The park protects six of the seven earthen temple mounds built by the Apalachee before European contact. The largest mound is about 36 feet high and a deck on top provides a commanding view. Interpretive panels in the picnic area provide background information about the early inhabitants and about the elaborate artifacts found in a mound excavated on adjacent private land just before the owner bulldozed it for fill dirt.
Address: 3600 Indian Mounds Road, Tallahassee, 32303; (850) 487-7989 (look for signs on North Monroe Street at the corner of Crowder Road north of I-10).
This park contains Florida’s tallest Native American ceremonial mound at nearly 50 feet in height. Built between 1,100-1,800 years ago, the Great Mound had a pyramid-like peak, earthen ramp and lower platforms. It took several million baskets of soil and several years to build. Despite its size, archaeologists searched a long time for the mound, officially recording its location in 1975. The state acquired the site for a state park in 1992. There were ten smaller mounds around the Great Mound along with two cleared plazas. A winding interpretive trail along with a large display in a pavilion provides information about how the main mound was built and for what purpose.
Address: 4500 Sunray Road South, Tallahassee, 32309; 850-487-7989 (along US 90 about halfway to Monticello).
Replicas of artifacts found on the site in 1987 by archeologist Calvin Jones are on display in the Governor John Martin House, who served from 1925 to 1929. He had the house built in 1934. Appropriately, the house now serves as the headquarters for the Florida Bureau of Archeological Research. There is a also a series of panels with maps depicting De Soto’s expedition through the Southeast.
Address: 1001 De Soto Park Drive, Tallahassee, 32301; 850-245-6444 (just off East Lafayette Street).
The museum offers educational programming related to early Paleoindians, mastodons, and mammoths. “One may encounter a dugout canoe on the property or get to hold a mastodon tusk fragment or mammoth molar at one of our tabling events,” said museum Exhibits Technician Will Gandy. “The property itself was also once used by Native Americans in the region.”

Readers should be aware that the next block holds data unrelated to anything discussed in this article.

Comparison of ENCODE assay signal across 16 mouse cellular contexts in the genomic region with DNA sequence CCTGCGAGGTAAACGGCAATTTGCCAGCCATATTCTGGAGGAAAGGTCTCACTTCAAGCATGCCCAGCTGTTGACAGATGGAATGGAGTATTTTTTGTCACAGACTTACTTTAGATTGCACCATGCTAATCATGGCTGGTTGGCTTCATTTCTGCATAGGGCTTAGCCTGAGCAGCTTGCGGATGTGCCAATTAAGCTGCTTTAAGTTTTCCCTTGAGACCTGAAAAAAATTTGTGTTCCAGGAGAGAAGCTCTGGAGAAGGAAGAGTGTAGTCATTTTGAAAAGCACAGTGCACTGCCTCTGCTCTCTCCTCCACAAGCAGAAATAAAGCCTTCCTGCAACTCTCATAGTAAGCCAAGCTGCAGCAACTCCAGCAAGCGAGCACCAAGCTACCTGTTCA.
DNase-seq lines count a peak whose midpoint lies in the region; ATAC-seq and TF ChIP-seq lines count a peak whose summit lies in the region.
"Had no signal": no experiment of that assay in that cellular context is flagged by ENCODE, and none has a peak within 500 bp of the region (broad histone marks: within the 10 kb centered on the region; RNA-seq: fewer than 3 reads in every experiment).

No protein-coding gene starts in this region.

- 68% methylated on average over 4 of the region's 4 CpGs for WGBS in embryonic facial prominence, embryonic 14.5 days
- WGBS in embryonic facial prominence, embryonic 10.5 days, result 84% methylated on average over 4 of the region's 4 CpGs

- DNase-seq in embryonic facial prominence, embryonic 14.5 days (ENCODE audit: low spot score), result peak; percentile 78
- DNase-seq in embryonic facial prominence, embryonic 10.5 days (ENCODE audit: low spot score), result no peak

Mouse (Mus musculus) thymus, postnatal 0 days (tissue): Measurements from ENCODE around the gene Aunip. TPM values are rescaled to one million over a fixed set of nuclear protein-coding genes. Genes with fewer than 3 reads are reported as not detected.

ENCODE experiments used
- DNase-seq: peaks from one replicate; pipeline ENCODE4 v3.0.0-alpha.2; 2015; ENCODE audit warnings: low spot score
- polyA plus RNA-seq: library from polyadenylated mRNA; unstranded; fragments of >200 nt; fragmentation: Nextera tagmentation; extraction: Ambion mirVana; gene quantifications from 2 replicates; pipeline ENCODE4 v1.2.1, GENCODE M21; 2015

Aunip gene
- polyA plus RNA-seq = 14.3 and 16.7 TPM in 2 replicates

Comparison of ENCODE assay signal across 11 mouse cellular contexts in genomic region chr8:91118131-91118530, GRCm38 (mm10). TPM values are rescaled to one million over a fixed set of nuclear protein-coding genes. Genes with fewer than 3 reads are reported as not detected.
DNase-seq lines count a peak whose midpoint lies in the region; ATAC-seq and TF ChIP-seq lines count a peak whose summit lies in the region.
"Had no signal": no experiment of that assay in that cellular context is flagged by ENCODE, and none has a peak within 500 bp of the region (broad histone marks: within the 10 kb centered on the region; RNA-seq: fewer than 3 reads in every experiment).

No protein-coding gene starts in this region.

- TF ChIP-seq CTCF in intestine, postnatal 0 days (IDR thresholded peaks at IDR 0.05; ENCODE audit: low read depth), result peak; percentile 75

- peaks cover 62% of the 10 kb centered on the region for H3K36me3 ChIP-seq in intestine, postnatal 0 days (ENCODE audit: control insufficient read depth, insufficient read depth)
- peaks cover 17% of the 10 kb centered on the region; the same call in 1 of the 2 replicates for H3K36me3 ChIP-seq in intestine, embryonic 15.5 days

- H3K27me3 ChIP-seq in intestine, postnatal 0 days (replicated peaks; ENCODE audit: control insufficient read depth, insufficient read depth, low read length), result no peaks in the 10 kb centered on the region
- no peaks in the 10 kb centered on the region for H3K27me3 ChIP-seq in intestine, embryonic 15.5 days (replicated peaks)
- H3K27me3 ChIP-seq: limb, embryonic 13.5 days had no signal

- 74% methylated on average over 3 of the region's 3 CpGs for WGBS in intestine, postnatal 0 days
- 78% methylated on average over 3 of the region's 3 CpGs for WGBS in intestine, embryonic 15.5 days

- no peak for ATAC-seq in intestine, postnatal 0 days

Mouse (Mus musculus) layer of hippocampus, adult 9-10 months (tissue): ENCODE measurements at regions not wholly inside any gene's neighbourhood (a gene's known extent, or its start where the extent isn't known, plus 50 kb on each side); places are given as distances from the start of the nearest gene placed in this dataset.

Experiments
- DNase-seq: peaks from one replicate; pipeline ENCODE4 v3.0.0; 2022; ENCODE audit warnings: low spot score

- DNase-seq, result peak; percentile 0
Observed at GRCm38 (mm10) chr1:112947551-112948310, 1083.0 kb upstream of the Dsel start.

The Tallahassee Museum is located near the airport on the southwest side of Tallahassee. Address: 3945 Museum Drive, Tallahassee, 32310.
The state-run museum interprets Native American history in Florida, beginning with the Paleo people or Paleoindians, who likely followed herds of animals into Florida during the last ice age more than 15,000 years ago. These people were more nomadic and hunted many animals now extinct, including mastodon, mammoth, giant sloth and giant tortoise. A mastodon skeleton pulled from the depths of Wakulla Springs is on display near the museum entrance. Another display near the entrance is a diorama of a Native American village on the St. Johns River just prior to the arrival of the first Spanish explorers. It shows a dugout canoe, dwellings, a temple mound and women gathering food. Several artifacts from the different periods are on display, too. The Spanish contact period is covered as well, along with the later Seminole wars.
Address: 500 South Bronough Street, Tallahassee, 32399; 850-245-6400 (just west of the capitol building in downtown Tallahassee). Note: the museum is temporarily closed due to maintenance at the R.A. Gray Building.
Doug Alderson is a Tallahassee-Leon County Bicentennial content provider for Visit Tallahassee and the Chair of the Bicentennial History Task Force. He is also the author of several award-winning books about Florida history and natural history.